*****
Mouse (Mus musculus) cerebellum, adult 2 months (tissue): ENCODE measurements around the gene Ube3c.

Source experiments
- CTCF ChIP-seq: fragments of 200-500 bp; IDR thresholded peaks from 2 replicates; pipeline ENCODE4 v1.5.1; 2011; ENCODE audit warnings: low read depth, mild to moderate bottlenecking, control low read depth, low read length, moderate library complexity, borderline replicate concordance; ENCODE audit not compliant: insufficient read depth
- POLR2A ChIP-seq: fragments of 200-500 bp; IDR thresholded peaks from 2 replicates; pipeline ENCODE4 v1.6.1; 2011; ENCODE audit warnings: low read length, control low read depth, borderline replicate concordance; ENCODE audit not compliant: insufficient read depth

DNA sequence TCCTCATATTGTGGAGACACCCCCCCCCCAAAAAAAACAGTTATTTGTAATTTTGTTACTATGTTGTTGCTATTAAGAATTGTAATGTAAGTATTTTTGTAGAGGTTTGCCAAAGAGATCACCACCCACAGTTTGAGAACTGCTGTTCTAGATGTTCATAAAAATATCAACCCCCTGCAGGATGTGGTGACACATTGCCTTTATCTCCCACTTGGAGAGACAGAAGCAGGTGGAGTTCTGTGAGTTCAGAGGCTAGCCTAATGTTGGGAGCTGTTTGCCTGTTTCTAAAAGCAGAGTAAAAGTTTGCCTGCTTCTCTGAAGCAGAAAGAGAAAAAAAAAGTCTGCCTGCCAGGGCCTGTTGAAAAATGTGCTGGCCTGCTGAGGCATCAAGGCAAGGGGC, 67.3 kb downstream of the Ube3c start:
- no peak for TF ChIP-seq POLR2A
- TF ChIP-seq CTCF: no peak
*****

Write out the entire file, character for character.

Mouse (Mus musculus) cerebellum, adult 2 months (tissue): ENCODE measurements around the gene Ube3c.

Source experiments
- CTCF ChIP-seq: fragments of 200-500 bp; IDR thresholded peaks from 2 replicates; pipeline ENCODE4 v1.5.1; 2011; ENCODE audit warnings: low read depth, mild to moderate bottlenecking, control low read depth, low read length, moderate library complexity, borderline replicate concordance; ENCODE audit not compliant: insufficient read depth
- POLR2A ChIP-seq: fragments of 200-500 bp; IDR thresholded peaks from 2 replicates; pipeline ENCODE4 v1.6.1; 2011; ENCODE audit warnings: low read length, control low read depth, borderline replicate concordance; ENCODE audit not compliant: insufficient read depth

DNA sequence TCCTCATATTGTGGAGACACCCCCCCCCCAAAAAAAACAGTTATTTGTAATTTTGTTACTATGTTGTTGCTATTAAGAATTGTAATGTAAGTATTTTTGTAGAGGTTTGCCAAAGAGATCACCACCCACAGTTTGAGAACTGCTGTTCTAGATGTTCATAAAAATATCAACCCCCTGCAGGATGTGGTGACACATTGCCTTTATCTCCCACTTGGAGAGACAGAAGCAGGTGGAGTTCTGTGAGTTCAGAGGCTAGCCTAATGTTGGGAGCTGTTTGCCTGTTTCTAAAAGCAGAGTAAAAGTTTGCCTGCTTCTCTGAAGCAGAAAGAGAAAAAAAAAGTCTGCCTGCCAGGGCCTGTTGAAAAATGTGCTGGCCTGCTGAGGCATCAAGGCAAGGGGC, 67.3 kb downstream of the Ube3c start:
- no peak for TF ChIP-seq POLR2A
- TF ChIP-seq CTCF: no peak